On 30 September 1862, Otto Von Bismarck given the speech called Blood and Iron. It was an introduction of a foreign policy called “Blood and Iron Policy”. At that time, he was Minister-President of Prussia, about the unification of the German territories. It is also a transposed phrase that Bismarck spoke near the end of the speech that has become one of his most widely known quotations.
Why Bismarck quoted such a statement in the Speech?
In September 1862, when the Prussian House of Representatives was refusing to support an increase in military spending sought by King Wilhelm I, the monarch appointed Bismarck Minister-President and Foreign Minister. A few days later, Bismarck appeared before the House’s Budget Committee and stressed the need for military preparedness to solve the German Question. He concluded his speech with the following statement:
“The position of Prussia in Germany will not be determined by its liberalism but by its power […] Prussia must concentrate its strength and hold it for the favorable moment, which has already come and gone several times. Since the treaties of Vienna, our frontiers have been ill-designed for a healthy body politic. Not through speeches and majority decisions will the great questions of the day be decided—that was the great mistake of 1848 and 1849—but by iron and blood (Eisen und Blut).”
This phrase, relying on a patriotic poem written by Max von Schenkendorf during the Napoleonic Wars, was popularized as the more euphonious Blut und Eisen (“Blood and Iron”) and became symbolic of Bismarckian Machtpolitik (“Power politics”).
The phrase “blood and iron” has become a popular description of his foreign policy partly because he did on occasion resort to war to further the unification of Germany and the expansion of its continental power. Therefore he became known as “the iron chancellor.”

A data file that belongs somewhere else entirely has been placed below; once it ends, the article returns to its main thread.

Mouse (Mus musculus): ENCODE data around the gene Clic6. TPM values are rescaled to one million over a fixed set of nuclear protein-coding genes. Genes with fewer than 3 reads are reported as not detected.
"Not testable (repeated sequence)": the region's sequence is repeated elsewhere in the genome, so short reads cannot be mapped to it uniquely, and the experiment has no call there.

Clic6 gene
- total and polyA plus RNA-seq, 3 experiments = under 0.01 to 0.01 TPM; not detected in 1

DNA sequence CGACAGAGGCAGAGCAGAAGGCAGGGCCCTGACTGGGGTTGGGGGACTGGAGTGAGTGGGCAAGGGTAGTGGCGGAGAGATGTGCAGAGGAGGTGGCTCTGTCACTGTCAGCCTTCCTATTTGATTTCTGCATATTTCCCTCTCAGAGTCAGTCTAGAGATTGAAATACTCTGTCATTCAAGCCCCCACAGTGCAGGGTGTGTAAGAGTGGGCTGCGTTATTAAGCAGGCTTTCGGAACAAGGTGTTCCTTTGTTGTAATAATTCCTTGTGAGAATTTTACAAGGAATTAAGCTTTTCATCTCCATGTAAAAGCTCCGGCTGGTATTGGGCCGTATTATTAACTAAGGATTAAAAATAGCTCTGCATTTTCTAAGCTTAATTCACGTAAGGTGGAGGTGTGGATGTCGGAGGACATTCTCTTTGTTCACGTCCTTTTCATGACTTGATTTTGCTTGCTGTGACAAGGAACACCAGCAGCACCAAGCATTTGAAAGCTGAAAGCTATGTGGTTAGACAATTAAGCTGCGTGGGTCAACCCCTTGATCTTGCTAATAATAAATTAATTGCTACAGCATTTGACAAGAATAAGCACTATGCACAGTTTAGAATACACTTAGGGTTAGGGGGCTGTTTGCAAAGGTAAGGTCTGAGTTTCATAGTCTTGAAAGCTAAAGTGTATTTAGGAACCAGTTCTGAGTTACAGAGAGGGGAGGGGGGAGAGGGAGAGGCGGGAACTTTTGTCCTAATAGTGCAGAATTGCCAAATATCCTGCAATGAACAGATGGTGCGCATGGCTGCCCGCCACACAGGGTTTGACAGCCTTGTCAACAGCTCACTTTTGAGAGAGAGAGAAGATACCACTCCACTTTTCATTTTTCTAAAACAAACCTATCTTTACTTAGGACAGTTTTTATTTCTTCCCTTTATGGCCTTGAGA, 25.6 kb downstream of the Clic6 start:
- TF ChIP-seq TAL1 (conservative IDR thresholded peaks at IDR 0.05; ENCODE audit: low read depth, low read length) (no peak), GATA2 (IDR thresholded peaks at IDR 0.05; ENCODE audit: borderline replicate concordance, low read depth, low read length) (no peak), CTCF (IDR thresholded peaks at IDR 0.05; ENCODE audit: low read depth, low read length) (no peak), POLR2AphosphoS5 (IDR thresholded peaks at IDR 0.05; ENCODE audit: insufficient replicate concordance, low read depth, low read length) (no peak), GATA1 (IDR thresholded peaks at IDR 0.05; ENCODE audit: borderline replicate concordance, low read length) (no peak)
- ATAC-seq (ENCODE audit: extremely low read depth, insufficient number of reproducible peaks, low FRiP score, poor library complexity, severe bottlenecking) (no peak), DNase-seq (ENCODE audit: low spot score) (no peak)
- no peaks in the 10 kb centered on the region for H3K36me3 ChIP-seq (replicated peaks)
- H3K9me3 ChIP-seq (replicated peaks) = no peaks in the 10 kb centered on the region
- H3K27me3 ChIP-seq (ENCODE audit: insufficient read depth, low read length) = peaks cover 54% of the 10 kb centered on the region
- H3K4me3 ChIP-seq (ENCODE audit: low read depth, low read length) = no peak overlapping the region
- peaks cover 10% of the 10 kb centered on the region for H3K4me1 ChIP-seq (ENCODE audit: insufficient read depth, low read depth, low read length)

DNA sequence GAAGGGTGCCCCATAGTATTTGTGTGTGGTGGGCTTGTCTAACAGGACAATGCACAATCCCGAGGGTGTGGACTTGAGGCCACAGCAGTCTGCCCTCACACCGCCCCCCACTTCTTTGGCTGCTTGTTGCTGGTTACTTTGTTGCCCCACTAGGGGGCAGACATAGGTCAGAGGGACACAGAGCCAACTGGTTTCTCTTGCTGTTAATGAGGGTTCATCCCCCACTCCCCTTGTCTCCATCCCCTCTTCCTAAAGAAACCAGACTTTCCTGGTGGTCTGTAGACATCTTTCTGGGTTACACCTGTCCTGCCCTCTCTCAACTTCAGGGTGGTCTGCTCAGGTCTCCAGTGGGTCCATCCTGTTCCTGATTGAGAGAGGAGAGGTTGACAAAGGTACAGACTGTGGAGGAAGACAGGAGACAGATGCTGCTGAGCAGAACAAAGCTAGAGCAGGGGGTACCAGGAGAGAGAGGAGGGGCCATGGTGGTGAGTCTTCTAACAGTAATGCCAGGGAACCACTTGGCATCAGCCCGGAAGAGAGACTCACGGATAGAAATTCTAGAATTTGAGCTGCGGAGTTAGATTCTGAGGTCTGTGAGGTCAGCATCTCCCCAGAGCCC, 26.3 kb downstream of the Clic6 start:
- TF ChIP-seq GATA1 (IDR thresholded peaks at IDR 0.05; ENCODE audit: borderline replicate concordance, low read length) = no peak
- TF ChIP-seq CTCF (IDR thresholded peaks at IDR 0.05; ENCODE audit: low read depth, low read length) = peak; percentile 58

Meaning of the Statement
This speech was made to make the Parliament understand that for the unification of Germany, the strength of the army which is in their sword made of iron and through their blood which will spill in the war. The blood means the military and the iron means the industry.
This is because he wanted that the parliament should increase the expenditure so that more weapons may be provided to the soldiers and they can win the war.
Bismarck started three wars within six years under the King of Prussian with the motive of unifying Germany. Every time he manipulated such as that the war was started by the opposite party intentionally acting like a victim but every time he was fully prepared to overthrow the opposite party in the war.
Balban’s Blood and Iron Policy
Balban displayed great vigor and energy to follow this policy and saved Delhi Sultanate from the shocks of internal revolts and external invasions. His rise from the low position of a water carrier to the rank of the Sultan speaks of his extraordinary qualities.
Meaning of the policy of blood and iron:
This policy meant being cruel to the enemies, use of swords, harshness, and strictness, and shedding blood. It allowed the use of all sorts of methods of terrorizing the enemies and applying violence upon them. Even before becoming the Sultan of Delhi, Balban had tried these measures to some extent to rise to high posts. He had betrayed Razia and engineered revolts against her. He was responsible for the dethronement of Bahram Shah and the installment of Masud as a King.
Later he joined and removed Masud and enthroned Nasir-ud-Din Mahmud and assumed all the powers of the Sultan by becoming his Prime Minister. By all means, Nasir-ud-Din was a sort of captive of Balban. Thus even before assuming the reigns of administration, Balban had gained sufficient experience to make use of the power of the sword against his enemies.